Professor Mari Sako: "We have a picture of a relatively low level of take-up of, and training for, lawtech."
Less than a quarter of UK solicitors use technology powered by artificial intelligence (AI) despite the hype surrounding its adoption, according to a survey of 350 lawyers.
The in-depth survey, which was conducted by Oxford University and the Law Society of England and Wales, highlights low use of innovative technology and subsequent training within the legal profession with respondents having little faith even in their organisations' ability to capture data — a key requirement for any AI-assisted technology.
Just one fifth (19%) of respondents agreed that ‘My organisation captures data effectively so that it can be used by legal technology’, while 41% disagreed.
Asked whether their organisations understand the challenges posed to lawyers by new technologies, 53% of lawyers in private practice agreed, a figure that fell to just 19% for in-house lawyers.
The reseaerch comes hard on the heels of a survey of top 100 law firm financial directors by Thomson Reuters that found more than one in four large UK law firms believed advances in AI posed a significant threat to their profitability.
The report’s lead author, Professor Mari Sako, of the University of Oxford’s Saïd Business School, said: “Given the widespread hype around legal practice innovation in general and AI-assisted law tech in particular, we have a picture of a relatively low level of take-up of, and training for, lawtech among our survey participants.”
Only half of the respondents had received any form of law tech training in the past three years with 71% of respondents saying they anticipated the need for training in data analytics — the most sought after training. This compared to just 3% who had already received this type of training.
Some 44% of survey respondents said they would be interested in receiving training in innovation techniques while 7% had already been trained in this area.
In terms of technology uptake, the survey found that the most commonly used AI-assisted technology was legal research (27%), followed by due diligence (16%), ediscovery (13%) and regulatory compliance (12%).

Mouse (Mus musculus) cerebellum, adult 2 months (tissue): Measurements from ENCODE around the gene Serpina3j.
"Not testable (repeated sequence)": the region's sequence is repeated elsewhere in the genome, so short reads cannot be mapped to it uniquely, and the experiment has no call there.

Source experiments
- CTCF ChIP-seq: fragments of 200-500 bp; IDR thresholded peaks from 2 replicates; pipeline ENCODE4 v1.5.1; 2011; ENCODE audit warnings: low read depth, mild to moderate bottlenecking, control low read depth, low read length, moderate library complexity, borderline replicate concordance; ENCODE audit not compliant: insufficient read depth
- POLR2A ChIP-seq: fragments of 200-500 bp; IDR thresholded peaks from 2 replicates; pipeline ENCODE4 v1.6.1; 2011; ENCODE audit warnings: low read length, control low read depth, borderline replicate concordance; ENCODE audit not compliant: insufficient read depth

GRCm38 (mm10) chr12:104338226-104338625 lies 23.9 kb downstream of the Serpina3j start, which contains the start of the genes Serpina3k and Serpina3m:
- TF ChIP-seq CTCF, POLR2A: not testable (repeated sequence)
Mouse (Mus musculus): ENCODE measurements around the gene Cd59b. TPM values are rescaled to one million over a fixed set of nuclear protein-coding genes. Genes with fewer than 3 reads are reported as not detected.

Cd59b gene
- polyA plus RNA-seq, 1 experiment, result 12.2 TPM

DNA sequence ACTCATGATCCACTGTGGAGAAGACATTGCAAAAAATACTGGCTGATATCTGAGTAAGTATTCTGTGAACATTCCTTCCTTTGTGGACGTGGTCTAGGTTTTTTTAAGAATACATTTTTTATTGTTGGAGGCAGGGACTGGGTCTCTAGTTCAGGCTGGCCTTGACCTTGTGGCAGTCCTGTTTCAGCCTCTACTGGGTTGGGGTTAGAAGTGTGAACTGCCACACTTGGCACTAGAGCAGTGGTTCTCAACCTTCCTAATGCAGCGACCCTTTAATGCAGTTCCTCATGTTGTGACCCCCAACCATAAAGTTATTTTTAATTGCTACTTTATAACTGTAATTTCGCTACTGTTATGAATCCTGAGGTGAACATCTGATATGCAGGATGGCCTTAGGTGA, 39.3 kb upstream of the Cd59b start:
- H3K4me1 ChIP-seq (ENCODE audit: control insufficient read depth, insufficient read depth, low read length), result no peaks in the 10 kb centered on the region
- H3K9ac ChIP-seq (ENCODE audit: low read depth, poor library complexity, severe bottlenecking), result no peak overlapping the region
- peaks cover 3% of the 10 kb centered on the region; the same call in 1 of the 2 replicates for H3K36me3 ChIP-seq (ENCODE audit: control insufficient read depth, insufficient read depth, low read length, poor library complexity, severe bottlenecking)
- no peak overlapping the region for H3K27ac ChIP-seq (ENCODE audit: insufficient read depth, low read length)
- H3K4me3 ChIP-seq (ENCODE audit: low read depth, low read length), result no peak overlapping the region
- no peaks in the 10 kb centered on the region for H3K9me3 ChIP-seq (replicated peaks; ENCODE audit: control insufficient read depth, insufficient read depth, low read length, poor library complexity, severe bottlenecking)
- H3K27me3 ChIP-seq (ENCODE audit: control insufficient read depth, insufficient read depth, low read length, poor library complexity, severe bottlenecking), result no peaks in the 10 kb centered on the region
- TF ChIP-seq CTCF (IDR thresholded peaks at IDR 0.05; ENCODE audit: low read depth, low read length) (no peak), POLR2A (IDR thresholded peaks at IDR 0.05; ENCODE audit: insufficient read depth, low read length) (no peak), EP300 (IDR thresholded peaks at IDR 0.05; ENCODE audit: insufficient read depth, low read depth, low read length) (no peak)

The most commonly used lawtech as whole was document/knowledge management (80%), followed by time recording (69%), document automation (43%) and extranets/deal rooms (37%).
The report also explored the extent lawyers are now working in multi-disciplinary teams (MDTs).
While 87% of respondents worked with other lawyers and 53% worked with paralegals, just 24% of respondents worked with IT or legal innovation specialists, 11% with legal project managers, 4% with data scientists and 4% with process mapping experts.
Some 40% of lawyers worked in MDTs according to the report’s definition – with a higher proportion doing so in in-house legal departments (49%) than law firms (36%).
‘Confirming our supposition that the deployment of AI is associated with MDTs, respondents working in MDTs were more likely to use AI-assisted lawtech than those not working in MDTs,” the report says.
Sako added: “The survey provides a clear consensus on the benefits of lawtech training. There is no clear consensus, however, on whether lawyers would become multi-disciplinary individuals, or work in multi-disciplinary teams. Further research is needed on this issue, to facilitate the emergence of a tech-enabled, tech-savvy, solicitors’ profession in England and Wales.”
The survey also uncovered the need for more training on the legal issues surrounding AI and technology. While just 12% of respondents said they had had training in this area, 65% said they anticipated needing this type of training.
Alongside Sako, the report’s other authors are John Armour, professor of law and finance, and Richard Parnham, legal AI researcher, both also at Oxford University.
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